ST. PAUL — Minnesota’s middle-income earners would see income tax reductions under a Republican plan that will compete in the coming days with Democratic measures that call for tax increases to pay for schools.
Senate Republicans on Wednesday, April 24, released a tax plan that includes a drop from 7.05% to 6.8% in the second-tier income tax bracket for 2019 and a lower rate down the road. Senate leaders said the tax cut, mixed with provisions including farm-related deductions and an expanded K-12 tax credit, would mean Minnesotans would see either no change or a decrease to their taxes.
“In this case, 100 percent of Minnesota taxpayers are going to be protected,” said Senate Tax Committee Chairman Roger Chamberlain, R-Lino Lakes.
Chamberlain said there would be $800 million worth of direct and indirect tax relief, about $350 million of which involves the income tax cut. The new money comes largely from changes to what individuals and businesses can deduct from their tax bill, mirroring the federal legislation that focused on lowering overall tax rates.
“I was a bit surprised that it added up that much, but that’s where it comes from,” he said.
The Republican bill now joins House Democrats’ $1.2 billion tax proposal and Gov. Tim Walz’s tax plan, both of which call for tax hikes.
Those differences must be ironed out among lawmakers in these final weeks of the session. Chamberlain painted a stark picture of the differences between the House and Senate versions.
“I cannot express how destructive those proposals are going to be,” he said what House Democrats propose. “To raise taxes in this state, which is already high-taxed, is nothing more than a wet blanket and say, ‘Get out of town.’”
House Taxes Committee Chairman Paul Marquart said he wasn’t discouraged by the wide gulf between tax proposals. The Dilworth Democrat called the Republican plan “a starting point for negotiations.”
“I like our approach much better,” he said.
Marquart said that while the House bill raises taxes — including imposing an income tax on foreign profits of Minnesota corporations — it is more forward-looking.
“Our bill allows for important investments in the future,” he said.
One thing in common between Democratic and Republican proposals is tax conformity.
Marquart said that gave him optimism for compromise.
“That’s crucial — we all agreed on tax conformity,” he said.
The GOP bill does not add new state funding to local governments, unlike the House plan. Chamberlain said tax relief through conformity took priority.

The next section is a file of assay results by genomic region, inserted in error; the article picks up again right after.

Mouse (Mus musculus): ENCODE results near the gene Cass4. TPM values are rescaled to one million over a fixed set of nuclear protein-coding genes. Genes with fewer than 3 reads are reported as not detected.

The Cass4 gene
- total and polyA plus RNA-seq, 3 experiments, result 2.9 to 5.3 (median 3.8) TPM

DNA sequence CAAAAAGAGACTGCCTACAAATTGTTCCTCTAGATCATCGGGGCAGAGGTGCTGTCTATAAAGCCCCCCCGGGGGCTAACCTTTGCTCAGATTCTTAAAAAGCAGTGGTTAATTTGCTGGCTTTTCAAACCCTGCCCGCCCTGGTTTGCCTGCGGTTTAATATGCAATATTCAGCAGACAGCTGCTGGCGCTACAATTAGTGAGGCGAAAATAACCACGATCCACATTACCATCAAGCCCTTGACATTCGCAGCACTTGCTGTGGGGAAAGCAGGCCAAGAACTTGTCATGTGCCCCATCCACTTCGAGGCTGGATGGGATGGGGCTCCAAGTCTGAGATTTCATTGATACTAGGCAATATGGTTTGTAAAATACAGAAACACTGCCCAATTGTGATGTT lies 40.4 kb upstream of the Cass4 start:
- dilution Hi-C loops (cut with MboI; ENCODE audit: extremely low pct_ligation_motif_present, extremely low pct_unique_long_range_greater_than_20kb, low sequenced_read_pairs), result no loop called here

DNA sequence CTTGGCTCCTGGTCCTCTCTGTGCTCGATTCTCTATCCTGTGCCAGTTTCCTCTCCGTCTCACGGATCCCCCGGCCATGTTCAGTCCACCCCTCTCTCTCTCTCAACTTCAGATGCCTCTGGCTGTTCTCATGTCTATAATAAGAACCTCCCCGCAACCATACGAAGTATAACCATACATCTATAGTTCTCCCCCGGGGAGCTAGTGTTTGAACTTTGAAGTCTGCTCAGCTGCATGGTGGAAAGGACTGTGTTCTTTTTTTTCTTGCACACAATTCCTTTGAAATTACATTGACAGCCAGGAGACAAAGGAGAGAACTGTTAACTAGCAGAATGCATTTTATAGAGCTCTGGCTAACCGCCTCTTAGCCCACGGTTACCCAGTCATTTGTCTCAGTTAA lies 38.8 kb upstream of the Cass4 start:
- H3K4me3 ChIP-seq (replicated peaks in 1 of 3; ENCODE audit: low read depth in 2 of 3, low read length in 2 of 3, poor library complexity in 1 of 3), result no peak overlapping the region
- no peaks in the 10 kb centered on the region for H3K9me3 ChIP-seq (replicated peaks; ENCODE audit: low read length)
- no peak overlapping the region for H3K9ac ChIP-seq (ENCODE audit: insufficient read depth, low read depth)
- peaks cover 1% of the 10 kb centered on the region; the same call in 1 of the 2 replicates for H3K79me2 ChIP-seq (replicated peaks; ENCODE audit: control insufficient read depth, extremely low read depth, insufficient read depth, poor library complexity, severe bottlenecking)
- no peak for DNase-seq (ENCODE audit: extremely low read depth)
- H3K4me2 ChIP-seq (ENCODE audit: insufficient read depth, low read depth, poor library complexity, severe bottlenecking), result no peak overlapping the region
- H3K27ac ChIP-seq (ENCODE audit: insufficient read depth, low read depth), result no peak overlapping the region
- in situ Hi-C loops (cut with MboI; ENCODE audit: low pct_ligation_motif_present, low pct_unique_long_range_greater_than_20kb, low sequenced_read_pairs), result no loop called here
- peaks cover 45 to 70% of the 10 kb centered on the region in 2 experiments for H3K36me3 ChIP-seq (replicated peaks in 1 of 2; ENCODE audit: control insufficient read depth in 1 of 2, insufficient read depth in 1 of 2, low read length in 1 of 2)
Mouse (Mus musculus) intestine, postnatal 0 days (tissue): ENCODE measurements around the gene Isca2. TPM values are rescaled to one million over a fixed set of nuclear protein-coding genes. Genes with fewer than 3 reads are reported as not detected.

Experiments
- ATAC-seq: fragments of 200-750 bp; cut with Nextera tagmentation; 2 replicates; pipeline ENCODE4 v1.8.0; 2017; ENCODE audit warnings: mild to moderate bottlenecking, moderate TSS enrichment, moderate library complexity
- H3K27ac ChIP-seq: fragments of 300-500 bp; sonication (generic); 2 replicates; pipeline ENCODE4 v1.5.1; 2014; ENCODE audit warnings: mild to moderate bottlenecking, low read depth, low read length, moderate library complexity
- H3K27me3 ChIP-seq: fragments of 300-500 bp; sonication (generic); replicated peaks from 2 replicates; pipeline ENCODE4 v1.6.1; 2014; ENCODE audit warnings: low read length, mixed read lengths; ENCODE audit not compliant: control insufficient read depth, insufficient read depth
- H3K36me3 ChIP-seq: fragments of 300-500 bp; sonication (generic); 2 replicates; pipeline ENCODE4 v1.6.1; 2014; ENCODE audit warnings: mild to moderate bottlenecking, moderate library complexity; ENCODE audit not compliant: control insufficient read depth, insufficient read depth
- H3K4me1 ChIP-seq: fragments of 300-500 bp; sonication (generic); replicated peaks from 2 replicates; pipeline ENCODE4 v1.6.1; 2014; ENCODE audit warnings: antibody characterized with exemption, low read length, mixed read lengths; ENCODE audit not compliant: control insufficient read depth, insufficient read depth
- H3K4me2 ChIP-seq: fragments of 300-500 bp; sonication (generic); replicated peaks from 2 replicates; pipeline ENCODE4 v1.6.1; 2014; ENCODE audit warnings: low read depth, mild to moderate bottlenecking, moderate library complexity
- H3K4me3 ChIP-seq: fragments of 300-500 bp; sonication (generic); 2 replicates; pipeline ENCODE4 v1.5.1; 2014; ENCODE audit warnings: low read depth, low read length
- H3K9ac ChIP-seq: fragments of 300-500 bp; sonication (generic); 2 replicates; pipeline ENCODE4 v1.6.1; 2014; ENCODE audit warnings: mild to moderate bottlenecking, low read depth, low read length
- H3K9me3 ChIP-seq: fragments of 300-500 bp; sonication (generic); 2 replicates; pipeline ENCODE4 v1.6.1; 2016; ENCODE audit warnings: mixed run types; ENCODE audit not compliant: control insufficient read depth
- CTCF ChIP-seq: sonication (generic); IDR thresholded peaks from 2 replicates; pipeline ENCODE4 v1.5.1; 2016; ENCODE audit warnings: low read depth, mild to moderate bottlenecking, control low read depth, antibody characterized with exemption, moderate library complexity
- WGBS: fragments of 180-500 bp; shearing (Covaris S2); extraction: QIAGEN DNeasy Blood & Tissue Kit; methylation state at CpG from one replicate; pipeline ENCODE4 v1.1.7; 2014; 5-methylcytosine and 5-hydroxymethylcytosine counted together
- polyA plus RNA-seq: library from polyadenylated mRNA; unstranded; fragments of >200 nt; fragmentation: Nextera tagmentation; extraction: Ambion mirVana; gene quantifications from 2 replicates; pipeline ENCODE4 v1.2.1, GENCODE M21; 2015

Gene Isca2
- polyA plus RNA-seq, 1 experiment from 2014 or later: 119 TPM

“We wanted to keep the money within that system for rates and for businesses and individuals and communities,” he said.
Ron Johnson, a Bemidji City Council member and president of the Coalition of Greater Minnesota Cities, bemoaned the Senate’s aid plan for local governments.
“Without an LGA increase, cities will fall further behind and continue to struggle to provide essential services that our residents and businesses rely on,” he said. “The Senate position will undoubtedly lead to property tax increases and potential cuts to vital city services.”
Other provisions of the GOP bill include expanding the K-12 tax credit to preschool expenses and allowing businesses and farmers to deduct equipment purchases.
The bill also includes deductions for the Opportunity for All Kids scholarship program, which allows the parents of poor students to deduct up to $21,000 for education costs at a private school. Corporations that provide scholarships through the program can deduct up to $105,000 annually under the GOP proposal.
Senate Majority Leader Paul Gazelka, R-Nisswa, said the provision is aimed at helping inner city students escape failing schools, but Chamberlain said the scholarships “will not end public schools.”
“What we have been doing hasn’t been working, so let’s try something different,” Gazelka said.
The majority leader said he expects the Senate to consider the tax bill next week.
St. Paul Pioneer Press reporter Christopher Magan contributed to this report. The Pioneer Press is a Forum News Service Media partner